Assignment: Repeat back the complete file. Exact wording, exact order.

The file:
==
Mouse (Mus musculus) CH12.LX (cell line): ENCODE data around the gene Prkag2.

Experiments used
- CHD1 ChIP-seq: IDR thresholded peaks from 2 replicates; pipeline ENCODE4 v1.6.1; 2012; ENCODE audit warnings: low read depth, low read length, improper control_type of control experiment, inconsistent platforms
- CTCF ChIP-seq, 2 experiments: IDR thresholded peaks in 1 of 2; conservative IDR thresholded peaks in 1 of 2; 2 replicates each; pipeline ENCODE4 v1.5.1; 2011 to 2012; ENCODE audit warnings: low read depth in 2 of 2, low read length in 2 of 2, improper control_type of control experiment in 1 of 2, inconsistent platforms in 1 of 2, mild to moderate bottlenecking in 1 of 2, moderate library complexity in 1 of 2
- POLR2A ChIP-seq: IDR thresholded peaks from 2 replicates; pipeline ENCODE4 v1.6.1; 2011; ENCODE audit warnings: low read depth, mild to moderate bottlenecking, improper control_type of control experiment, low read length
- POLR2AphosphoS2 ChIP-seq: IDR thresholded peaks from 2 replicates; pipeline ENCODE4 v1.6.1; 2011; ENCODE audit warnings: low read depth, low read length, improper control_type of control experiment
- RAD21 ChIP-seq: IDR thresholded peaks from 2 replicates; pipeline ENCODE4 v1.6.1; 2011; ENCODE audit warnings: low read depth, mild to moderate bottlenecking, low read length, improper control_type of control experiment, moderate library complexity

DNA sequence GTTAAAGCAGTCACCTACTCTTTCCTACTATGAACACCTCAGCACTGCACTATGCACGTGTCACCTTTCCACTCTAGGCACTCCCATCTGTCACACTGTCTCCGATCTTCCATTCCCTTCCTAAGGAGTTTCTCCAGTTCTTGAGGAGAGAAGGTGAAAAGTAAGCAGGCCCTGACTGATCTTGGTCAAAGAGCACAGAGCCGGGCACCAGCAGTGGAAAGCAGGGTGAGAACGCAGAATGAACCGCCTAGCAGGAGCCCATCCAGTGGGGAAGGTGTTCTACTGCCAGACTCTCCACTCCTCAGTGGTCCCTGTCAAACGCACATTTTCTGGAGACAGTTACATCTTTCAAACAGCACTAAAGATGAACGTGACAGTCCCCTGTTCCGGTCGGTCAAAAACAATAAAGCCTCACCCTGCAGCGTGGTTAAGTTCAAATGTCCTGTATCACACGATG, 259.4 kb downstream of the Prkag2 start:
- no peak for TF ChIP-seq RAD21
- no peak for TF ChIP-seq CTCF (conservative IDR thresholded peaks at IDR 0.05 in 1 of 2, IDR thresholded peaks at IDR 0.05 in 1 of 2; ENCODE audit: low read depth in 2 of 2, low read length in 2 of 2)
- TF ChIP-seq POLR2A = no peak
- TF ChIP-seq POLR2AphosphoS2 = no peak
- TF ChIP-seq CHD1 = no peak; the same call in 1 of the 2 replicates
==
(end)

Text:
Mouse (Mus musculus) CH12.LX (cell line): ENCODE data around the gene Prkag2.

Experiments used
- CHD1 ChIP-seq: IDR thresholded peaks from 2 replicates; pipeline ENCODE4 v1.6.1; 2012; ENCODE audit warnings: low read depth, low read length, improper control_type of control experiment, inconsistent platforms
- CTCF ChIP-seq, 2 experiments: IDR thresholded peaks in 1 of 2; conservative IDR thresholded peaks in 1 of 2; 2 replicates each; pipeline ENCODE4 v1.5.1; 2011 to 2012; ENCODE audit warnings: low read depth in 2 of 2, low read length in 2 of 2, improper control_type of control experiment in 1 of 2, inconsistent platforms in 1 of 2, mild to moderate bottlenecking in 1 of 2, moderate library complexity in 1 of 2
- POLR2A ChIP-seq: IDR thresholded peaks from 2 replicates; pipeline ENCODE4 v1.6.1; 2011; ENCODE audit warnings: low read depth, mild to moderate bottlenecking, improper control_type of control experiment, low read length
- POLR2AphosphoS2 ChIP-seq: IDR thresholded peaks from 2 replicates; pipeline ENCODE4 v1.6.1; 2011; ENCODE audit warnings: low read depth, low read length, improper control_type of control experiment
- RAD21 ChIP-seq: IDR thresholded peaks from 2 replicates; pipeline ENCODE4 v1.6.1; 2011; ENCODE audit warnings: low read depth, mild to moderate bottlenecking, low read length, improper control_type of control experiment, moderate library complexity

DNA sequence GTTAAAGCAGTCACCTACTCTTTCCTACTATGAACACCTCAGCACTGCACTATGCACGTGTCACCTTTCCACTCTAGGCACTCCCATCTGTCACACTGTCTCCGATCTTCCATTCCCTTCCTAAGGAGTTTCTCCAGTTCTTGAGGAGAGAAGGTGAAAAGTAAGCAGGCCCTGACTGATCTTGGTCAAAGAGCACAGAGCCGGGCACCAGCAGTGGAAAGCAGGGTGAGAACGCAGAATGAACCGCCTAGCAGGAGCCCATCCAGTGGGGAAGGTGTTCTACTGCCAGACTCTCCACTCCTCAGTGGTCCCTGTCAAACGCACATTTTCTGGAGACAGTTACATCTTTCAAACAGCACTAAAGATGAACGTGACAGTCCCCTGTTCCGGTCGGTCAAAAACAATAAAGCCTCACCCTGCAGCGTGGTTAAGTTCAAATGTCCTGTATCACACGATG, 259.4 kb downstream of the Prkag2 start:
- no peak for TF ChIP-seq RAD21
- no peak for TF ChIP-seq CTCF (conservative IDR thresholded peaks at IDR 0.05 in 1 of 2, IDR thresholded peaks at IDR 0.05 in 1 of 2; ENCODE audit: low read depth in 2 of 2, low read length in 2 of 2)
- TF ChIP-seq POLR2A = no peak
- TF ChIP-seq POLR2AphosphoS2 = no peak
- TF ChIP-seq CHD1 = no peak; the same call in 1 of the 2 replicates